Six-Month AP Investigation of Migrant-Smuggling Business in Mexico Reveals Potency of Trump Policies

A holiday-season gift for the White House

By Todd Bensman on December 23, 2019

A far-ranging Associated Press (AP) field investigation inside Mexico — described as "six months of interviews ... with migrants and smugglers along principal migration routes in Mexico and Central America" — looks to be one of the American media's most penetrating explorations of President Donald Trump's immigration policy yet.

The headline "What crackdown? Migrant smuggling business adapts, thrives" amounts to a political feint, but does nothing to distract from the gift of content in the story beneath.

For the White House, the Trump campaign, and anyone who wanted an end to mass illegal immigration of Central Americans over the southern border, the AP story is a holiday season gift. It provides a granular view of exactly how and why the president's efforts to stymie a mass migration of Central American family units despite an uncooperative Congress — a combination of foreign diplomatic initiatives and innovative deterrence policies — so profoundly blunted the wave of illegal immigrants as it was cresting at nearly one million by the end of 2019.

For starters, the AP investigation definitively attributes "new Trump administration policies" and the resulting "dramatic policy changes on both sides of the border" with having "reduced the number of migrants attempting the journey." (Emphasis added.)

This kind of policy-motivation impact correlation is of rare and often hard-to-find value as feedback in any policy-making loop. The AP was able to achieve this motivation-feedback feat with old-fashioned gum-shoe interviews of migrants regarding how the new Trump policies increased the cost-to-benefit calculus in the minds of would-be migrants, causing huge numbers of them to opt for staying home. The AP reporters charted the adaptations that Trump's policies forced on the human smugglers, too, which contributed perhaps most of all to deterring Central Americans from bothering to try.

In short, the AP investigation showed that Trump's diplomacy and policies created their intended high-consequence deterrence by sharply increasing smuggling fees and the probability that those higher smuggling fees would be lost to apprehension and returns to home countries by either Mexico or the United States.

The AP story seems to take some delight in reminding readers that cartel-linked smugglers are still making money, albeit from smaller numbers of migrants, by increasing their fees or turning to drug smuggling.

But who cares about that when the escalating smuggling fees, and growing necessity for migrants to pay them at higher risk of losing their money for nothing, contributed to what so far is looking like an end to the mass migration crisis that began in 2018?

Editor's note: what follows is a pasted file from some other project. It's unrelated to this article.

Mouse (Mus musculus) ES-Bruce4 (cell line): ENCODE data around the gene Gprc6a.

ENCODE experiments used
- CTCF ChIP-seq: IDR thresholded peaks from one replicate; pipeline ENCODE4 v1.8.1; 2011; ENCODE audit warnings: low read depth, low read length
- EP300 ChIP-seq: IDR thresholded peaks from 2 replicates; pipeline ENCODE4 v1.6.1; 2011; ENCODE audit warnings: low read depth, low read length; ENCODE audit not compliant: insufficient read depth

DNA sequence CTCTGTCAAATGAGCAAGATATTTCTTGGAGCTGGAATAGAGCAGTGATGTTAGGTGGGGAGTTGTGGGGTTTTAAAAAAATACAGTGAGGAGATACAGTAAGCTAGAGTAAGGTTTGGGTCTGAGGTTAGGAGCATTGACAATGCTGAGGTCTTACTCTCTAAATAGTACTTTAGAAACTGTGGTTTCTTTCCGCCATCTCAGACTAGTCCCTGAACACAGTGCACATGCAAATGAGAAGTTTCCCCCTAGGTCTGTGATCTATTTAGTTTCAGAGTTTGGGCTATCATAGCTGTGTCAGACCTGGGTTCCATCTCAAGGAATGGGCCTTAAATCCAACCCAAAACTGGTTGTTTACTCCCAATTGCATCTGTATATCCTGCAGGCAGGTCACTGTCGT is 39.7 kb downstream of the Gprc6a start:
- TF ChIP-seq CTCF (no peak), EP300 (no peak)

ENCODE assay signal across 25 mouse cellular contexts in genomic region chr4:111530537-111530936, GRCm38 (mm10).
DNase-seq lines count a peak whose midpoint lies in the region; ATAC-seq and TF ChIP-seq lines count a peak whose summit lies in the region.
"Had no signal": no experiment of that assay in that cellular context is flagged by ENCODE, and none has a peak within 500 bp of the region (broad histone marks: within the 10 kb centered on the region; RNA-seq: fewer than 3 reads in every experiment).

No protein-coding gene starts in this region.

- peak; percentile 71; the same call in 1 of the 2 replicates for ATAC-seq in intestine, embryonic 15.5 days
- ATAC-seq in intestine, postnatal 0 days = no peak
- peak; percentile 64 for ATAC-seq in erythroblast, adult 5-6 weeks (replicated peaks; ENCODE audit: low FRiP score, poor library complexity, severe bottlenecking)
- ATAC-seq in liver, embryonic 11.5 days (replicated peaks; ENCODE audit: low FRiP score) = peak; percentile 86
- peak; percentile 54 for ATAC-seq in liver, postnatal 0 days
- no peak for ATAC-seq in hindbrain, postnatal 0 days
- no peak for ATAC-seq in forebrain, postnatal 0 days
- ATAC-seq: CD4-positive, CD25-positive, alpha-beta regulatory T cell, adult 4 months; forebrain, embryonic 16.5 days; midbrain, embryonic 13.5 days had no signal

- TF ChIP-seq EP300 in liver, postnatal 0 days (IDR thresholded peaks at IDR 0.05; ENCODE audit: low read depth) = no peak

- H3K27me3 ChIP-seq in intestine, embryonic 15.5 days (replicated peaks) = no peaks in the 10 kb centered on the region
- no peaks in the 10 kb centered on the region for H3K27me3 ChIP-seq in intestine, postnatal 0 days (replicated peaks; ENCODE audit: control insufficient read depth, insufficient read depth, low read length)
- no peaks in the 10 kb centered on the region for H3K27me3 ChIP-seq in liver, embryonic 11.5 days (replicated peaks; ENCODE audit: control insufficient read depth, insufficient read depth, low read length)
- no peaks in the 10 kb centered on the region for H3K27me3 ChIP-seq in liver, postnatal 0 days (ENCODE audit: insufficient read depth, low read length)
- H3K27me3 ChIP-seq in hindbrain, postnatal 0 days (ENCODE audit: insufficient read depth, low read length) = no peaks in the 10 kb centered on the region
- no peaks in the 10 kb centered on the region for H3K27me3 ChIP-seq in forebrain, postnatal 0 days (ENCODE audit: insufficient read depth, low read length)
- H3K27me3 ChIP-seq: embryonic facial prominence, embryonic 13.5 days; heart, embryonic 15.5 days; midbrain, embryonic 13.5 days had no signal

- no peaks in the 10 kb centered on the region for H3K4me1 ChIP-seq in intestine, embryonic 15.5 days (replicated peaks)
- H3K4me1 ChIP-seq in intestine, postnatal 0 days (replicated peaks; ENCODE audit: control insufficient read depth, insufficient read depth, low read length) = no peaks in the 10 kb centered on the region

The dramatic success in reducing Central American migration from 140,000 in May to about 40,000 in November was attributed to three main Trump initiatives: a demand that Mexico deploy its new national guard to its southern border with Guatemala to block and return Central American migrants; the push-back policy known as "Remain in Mexico", wherein migrants would be denied the chance to anchor illegally inside the United States while awaiting asylum claims they would almost all eventually lose; and the "Safe Third Nation" policy, whereby migrants who hadn't first applied for asylum in Guatemala, Honduras, or El Salvador would be denied the chance to apply for U.S. asylum.

"The impact has been swift," the AP reported of the Trump policies, citing the decline of migration.

Some key takeaways from the AP story:

  • Because of intense security at all borders, Central Americans no longer go on their own or in free-flowing "caravans"; to get around the Mexican troops, they now must hire human smugglers. Those human smugglers, due to the increased risk and demand for services, have been forced to significantly hike their fees to more than $10,000 for "a care-free" journey. Not very many Central Americans can afford those fees, especially when seeing those willing to gamble the money get caught, turned back, ripped off, and lose their fees. None of that naturally sits well with anyone contemplating a trip to the U.S. border these days.
  • Corruption in Mexico and Guatemala, as much as anything, is contributing to breaking the mass-migration crisis. As troops and police fan out along borders and routes, many demand bribes to look the other way, dramatically increasing those deterring smuggling costs. "The National Guard has raised prices," the AP quotes one smuggler saying.
  • The massive U.S. return of 55,000 Central American asylum seekers back to Mexico under the "Remain in Mexico" asylum policy has messaged "long odds" to those still downstream of making it across to live illegally. "There's a lot of Border Patrol at the border, and there's no one here who will guarantee the trip," the AP reported one Honduran migrant saying in raising the $9,000 smuggling fee demanded. Another Honduran returned to Mexico five months ago hasn't been able to raise the $5,000 smuggling fee and "contemplated heading back to Honduras. But he'd have to pay an exit fee for that too."

While the AP story makes sure to repeatedly mention how Trump is enriching criminal groups in Mexico, the money is coming in from a declining number of migrants. That should be received as joyful holiday music to the ears of those who wanted an end to the mass migration of Central Americans.